New Communities has struggled to live up to this ideal: another NCI site, Temple Courts, was demolished in 2008, its residents scattered (there was no "building first"), and today it's a parking lot. The city is trying to do better at Park Morton, and Bruce Monroe is part of that plan.

Park Morton, meanwhile, would be redeveloped to have 183 units, with apartments and rowhouses mixed around a central park. 53 units would be replacement public housing and 40 units would be set aside for families under 60 percent of AMI.

Rendering of the proposed Park Morton redevelopment.

Together, the developments at Park Morton and Bruce Monroe would mean 302 units of affordable housing, a 1-acre park at Bruce Monroe, and another quarter-acre park at Park Morton. The south half of the Bruce Monroe site would remain a park, which would include a playground, community space and garden, a basketball court, and a dog park. And 4,545 square feet (about a tenth of an acre) of the community space wouldn't be eliminated, but incorporated into the buildings' footprint.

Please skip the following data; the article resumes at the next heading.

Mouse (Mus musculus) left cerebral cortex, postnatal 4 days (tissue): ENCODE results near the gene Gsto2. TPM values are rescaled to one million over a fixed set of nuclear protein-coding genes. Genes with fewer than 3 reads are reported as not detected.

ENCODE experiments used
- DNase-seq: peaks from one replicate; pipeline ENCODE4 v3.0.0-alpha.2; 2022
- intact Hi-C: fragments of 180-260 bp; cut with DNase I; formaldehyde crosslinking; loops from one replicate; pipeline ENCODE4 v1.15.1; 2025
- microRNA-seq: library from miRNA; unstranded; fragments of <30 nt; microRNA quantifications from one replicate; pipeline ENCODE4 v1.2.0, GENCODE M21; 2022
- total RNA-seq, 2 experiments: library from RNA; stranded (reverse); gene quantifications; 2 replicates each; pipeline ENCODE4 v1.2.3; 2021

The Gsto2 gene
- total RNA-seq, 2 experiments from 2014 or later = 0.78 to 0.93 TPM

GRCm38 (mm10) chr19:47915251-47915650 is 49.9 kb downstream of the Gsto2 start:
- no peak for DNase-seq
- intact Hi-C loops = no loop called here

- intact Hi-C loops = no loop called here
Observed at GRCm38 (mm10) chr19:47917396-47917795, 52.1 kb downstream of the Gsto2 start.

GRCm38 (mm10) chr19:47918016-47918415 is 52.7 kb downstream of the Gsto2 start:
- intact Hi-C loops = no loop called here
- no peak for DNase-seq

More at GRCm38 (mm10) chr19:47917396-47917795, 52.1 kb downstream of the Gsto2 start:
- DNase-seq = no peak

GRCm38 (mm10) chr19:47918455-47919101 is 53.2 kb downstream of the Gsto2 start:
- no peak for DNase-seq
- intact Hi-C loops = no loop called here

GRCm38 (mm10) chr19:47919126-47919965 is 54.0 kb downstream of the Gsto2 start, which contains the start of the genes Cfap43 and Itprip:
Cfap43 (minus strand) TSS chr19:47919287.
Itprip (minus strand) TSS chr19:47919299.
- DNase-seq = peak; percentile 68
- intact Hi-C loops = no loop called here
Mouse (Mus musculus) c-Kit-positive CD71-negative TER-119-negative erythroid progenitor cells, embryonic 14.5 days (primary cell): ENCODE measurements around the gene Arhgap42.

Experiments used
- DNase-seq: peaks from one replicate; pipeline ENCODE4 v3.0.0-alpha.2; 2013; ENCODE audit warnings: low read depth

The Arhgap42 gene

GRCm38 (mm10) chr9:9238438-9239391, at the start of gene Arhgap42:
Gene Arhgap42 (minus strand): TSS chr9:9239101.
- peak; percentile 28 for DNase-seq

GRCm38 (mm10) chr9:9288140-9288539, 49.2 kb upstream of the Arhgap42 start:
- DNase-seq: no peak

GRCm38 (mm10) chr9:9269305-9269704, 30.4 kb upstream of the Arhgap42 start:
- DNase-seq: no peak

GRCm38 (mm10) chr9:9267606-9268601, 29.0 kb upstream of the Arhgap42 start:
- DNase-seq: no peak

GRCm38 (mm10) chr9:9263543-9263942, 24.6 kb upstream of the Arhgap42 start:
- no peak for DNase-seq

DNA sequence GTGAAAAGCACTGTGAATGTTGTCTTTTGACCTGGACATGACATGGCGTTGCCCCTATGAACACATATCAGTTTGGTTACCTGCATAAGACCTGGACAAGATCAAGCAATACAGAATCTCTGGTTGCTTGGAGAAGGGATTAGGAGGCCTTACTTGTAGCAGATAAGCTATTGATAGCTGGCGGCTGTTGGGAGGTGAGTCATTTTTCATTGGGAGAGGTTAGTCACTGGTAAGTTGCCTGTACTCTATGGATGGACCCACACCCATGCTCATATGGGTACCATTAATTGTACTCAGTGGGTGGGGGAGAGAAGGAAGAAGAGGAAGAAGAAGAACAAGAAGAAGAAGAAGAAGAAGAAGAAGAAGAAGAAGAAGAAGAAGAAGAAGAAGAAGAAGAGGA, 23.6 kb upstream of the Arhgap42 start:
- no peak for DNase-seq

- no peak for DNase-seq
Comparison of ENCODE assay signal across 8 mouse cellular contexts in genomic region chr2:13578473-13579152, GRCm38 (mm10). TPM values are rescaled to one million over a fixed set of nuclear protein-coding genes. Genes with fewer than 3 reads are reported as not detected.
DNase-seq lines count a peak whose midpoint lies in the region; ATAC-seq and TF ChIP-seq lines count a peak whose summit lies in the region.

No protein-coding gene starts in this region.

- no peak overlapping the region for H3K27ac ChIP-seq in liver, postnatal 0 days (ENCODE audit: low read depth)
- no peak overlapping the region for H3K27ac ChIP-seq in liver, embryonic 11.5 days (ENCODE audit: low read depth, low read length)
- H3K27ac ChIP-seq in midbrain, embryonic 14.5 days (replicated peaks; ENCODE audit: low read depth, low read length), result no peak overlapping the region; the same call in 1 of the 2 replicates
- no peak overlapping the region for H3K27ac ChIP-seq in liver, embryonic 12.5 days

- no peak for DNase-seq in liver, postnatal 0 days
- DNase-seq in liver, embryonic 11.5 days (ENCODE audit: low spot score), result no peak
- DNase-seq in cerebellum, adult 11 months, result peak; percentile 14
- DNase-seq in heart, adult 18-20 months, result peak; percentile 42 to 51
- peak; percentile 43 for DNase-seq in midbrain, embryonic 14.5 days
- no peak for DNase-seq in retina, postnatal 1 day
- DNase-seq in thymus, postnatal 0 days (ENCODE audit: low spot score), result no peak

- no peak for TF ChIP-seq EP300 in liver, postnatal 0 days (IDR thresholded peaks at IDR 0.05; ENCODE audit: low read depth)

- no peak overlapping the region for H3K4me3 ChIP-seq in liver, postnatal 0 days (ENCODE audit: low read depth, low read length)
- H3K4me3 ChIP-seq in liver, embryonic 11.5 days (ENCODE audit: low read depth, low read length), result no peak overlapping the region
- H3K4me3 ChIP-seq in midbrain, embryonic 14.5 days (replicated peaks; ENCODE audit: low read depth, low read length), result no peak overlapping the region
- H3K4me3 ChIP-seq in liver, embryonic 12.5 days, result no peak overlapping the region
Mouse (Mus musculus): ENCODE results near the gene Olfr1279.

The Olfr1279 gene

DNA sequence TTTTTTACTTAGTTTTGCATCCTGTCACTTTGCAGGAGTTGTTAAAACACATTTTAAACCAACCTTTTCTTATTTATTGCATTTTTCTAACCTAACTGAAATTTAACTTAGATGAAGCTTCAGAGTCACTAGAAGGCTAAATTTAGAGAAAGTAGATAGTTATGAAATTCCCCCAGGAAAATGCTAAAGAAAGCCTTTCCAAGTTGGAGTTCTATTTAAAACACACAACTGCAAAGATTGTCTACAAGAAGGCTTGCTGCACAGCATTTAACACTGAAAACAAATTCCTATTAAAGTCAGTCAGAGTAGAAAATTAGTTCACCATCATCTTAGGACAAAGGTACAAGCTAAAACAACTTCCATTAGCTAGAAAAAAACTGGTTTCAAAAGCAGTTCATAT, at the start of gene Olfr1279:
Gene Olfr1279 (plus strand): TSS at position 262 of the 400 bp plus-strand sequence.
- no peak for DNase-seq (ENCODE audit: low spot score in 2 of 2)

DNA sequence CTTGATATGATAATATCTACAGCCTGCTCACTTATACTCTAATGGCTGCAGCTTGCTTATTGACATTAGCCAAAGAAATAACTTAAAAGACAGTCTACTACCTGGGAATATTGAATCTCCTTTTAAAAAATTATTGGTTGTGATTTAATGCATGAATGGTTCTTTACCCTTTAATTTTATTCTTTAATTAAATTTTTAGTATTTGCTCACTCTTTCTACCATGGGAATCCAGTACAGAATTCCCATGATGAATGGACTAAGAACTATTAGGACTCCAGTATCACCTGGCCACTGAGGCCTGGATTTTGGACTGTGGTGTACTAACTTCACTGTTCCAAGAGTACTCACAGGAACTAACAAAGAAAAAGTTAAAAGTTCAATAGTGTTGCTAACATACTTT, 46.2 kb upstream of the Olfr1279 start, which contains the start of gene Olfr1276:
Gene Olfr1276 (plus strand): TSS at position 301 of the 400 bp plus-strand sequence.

Some neighbors don't want to trade park space for affordable housing

Many neighbors support the Bruce Monroe development, especially given three fourths of the project is set aside for affordability. But others are "packing community meetings and flooding neighborhood email lists with their objections" because they don't want to give up half of the park.

Many opponents argue that the city should find another site. But as GGWash contributor and ANC 1A commissioner Kent Boese testified in November, no property owners along Georgia Avenue would sell their land for this "build first" element of the Park Morton redevelopment project when the District first tried between 2011 and 2014.